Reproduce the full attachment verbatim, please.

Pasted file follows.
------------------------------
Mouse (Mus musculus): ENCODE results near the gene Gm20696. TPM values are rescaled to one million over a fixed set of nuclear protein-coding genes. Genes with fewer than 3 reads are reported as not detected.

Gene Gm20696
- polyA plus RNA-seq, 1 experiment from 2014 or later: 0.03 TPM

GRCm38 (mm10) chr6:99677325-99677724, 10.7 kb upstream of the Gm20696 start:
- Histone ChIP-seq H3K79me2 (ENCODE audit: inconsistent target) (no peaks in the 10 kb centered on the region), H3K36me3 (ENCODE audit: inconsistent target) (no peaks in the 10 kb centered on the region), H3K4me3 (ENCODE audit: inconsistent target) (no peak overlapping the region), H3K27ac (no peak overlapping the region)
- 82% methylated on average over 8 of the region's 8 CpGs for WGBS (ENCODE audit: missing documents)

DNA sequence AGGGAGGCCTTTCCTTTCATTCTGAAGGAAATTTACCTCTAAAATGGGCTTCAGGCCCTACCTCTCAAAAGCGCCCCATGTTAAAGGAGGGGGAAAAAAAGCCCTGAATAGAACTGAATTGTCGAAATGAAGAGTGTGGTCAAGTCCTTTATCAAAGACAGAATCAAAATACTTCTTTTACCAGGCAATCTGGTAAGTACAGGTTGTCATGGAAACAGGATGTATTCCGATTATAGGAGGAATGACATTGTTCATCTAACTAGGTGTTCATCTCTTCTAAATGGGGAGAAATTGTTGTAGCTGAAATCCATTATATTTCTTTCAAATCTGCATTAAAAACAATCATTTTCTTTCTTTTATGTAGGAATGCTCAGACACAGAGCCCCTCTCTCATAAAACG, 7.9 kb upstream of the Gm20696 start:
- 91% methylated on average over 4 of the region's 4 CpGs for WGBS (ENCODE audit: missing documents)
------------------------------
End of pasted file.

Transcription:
Mouse (Mus musculus): ENCODE results near the gene Gm20696. TPM values are rescaled to one million over a fixed set of nuclear protein-coding genes. Genes with fewer than 3 reads are reported as not detected.

Gene Gm20696
- polyA plus RNA-seq, 1 experiment from 2014 or later: 0.03 TPM

GRCm38 (mm10) chr6:99677325-99677724, 10.7 kb upstream of the Gm20696 start:
- Histone ChIP-seq H3K79me2 (ENCODE audit: inconsistent target) (no peaks in the 10 kb centered on the region), H3K36me3 (ENCODE audit: inconsistent target) (no peaks in the 10 kb centered on the region), H3K4me3 (ENCODE audit: inconsistent target) (no peak overlapping the region), H3K27ac (no peak overlapping the region)
- 82% methylated on average over 8 of the region's 8 CpGs for WGBS (ENCODE audit: missing documents)

DNA sequence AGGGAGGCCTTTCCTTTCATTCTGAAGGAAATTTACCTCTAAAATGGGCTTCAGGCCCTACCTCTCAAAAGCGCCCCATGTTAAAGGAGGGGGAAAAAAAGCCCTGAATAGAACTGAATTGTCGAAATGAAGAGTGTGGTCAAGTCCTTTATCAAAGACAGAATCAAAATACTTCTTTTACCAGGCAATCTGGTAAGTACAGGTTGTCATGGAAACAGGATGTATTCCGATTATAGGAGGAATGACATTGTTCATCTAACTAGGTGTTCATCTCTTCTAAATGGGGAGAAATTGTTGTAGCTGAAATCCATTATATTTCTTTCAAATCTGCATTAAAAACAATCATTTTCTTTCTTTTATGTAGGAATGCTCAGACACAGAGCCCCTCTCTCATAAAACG, 7.9 kb upstream of the Gm20696 start:
- 91% methylated on average over 4 of the region's 4 CpGs for WGBS (ENCODE audit: missing documents)